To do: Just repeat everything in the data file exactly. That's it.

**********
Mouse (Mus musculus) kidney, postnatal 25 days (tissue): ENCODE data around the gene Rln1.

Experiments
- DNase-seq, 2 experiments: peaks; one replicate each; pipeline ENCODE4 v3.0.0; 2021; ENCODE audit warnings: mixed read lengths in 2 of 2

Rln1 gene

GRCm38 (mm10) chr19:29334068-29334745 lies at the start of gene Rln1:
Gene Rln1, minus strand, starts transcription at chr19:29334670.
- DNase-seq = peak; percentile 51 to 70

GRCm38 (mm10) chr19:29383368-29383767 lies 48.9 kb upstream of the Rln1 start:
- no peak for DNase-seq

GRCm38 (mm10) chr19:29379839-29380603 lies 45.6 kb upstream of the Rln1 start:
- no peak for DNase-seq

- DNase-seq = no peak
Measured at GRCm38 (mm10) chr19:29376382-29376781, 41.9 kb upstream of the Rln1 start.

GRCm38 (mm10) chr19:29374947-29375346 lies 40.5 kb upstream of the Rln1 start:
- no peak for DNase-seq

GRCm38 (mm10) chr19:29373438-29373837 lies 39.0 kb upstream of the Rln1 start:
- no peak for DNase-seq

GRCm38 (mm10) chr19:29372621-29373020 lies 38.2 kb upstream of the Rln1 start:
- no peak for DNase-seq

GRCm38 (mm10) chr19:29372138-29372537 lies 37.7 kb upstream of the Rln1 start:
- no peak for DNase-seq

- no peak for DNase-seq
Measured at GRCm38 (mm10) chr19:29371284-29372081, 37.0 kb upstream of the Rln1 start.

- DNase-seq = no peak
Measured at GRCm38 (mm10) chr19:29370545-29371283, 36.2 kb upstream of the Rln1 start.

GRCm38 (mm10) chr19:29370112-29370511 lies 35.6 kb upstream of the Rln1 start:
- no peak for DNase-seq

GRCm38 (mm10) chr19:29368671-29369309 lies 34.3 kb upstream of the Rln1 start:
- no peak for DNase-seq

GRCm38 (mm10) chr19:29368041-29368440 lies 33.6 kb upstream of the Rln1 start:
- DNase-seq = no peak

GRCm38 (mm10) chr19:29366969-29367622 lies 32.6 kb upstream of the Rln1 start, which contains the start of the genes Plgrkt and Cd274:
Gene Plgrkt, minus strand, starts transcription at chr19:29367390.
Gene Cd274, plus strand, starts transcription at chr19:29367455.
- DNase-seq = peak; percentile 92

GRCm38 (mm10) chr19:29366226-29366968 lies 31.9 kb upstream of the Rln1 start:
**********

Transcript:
Mouse (Mus musculus) kidney, postnatal 25 days (tissue): ENCODE data around the gene Rln1.

Experiments
- DNase-seq, 2 experiments: peaks; one replicate each; pipeline ENCODE4 v3.0.0; 2021; ENCODE audit warnings: mixed read lengths in 2 of 2

Rln1 gene

GRCm38 (mm10) chr19:29334068-29334745 lies at the start of gene Rln1:
Gene Rln1, minus strand, starts transcription at chr19:29334670.
- DNase-seq = peak; percentile 51 to 70

GRCm38 (mm10) chr19:29383368-29383767 lies 48.9 kb upstream of the Rln1 start:
- no peak for DNase-seq

GRCm38 (mm10) chr19:29379839-29380603 lies 45.6 kb upstream of the Rln1 start:
- no peak for DNase-seq

- DNase-seq = no peak
Measured at GRCm38 (mm10) chr19:29376382-29376781, 41.9 kb upstream of the Rln1 start.

GRCm38 (mm10) chr19:29374947-29375346 lies 40.5 kb upstream of the Rln1 start:
- no peak for DNase-seq

GRCm38 (mm10) chr19:29373438-29373837 lies 39.0 kb upstream of the Rln1 start:
- no peak for DNase-seq

GRCm38 (mm10) chr19:29372621-29373020 lies 38.2 kb upstream of the Rln1 start:
- no peak for DNase-seq

GRCm38 (mm10) chr19:29372138-29372537 lies 37.7 kb upstream of the Rln1 start:
- no peak for DNase-seq

- no peak for DNase-seq
Measured at GRCm38 (mm10) chr19:29371284-29372081, 37.0 kb upstream of the Rln1 start.

- DNase-seq = no peak
Measured at GRCm38 (mm10) chr19:29370545-29371283, 36.2 kb upstream of the Rln1 start.

GRCm38 (mm10) chr19:29370112-29370511 lies 35.6 kb upstream of the Rln1 start:
- no peak for DNase-seq

GRCm38 (mm10) chr19:29368671-29369309 lies 34.3 kb upstream of the Rln1 start:
- no peak for DNase-seq

GRCm38 (mm10) chr19:29368041-29368440 lies 33.6 kb upstream of the Rln1 start:
- DNase-seq = no peak

GRCm38 (mm10) chr19:29366969-29367622 lies 32.6 kb upstream of the Rln1 start, which contains the start of the genes Plgrkt and Cd274:
Gene Plgrkt, minus strand, starts transcription at chr19:29367390.
Gene Cd274, plus strand, starts transcription at chr19:29367455.
- DNase-seq = peak; percentile 92

GRCm38 (mm10) chr19:29366226-29366968 lies 31.9 kb upstream of the Rln1 start: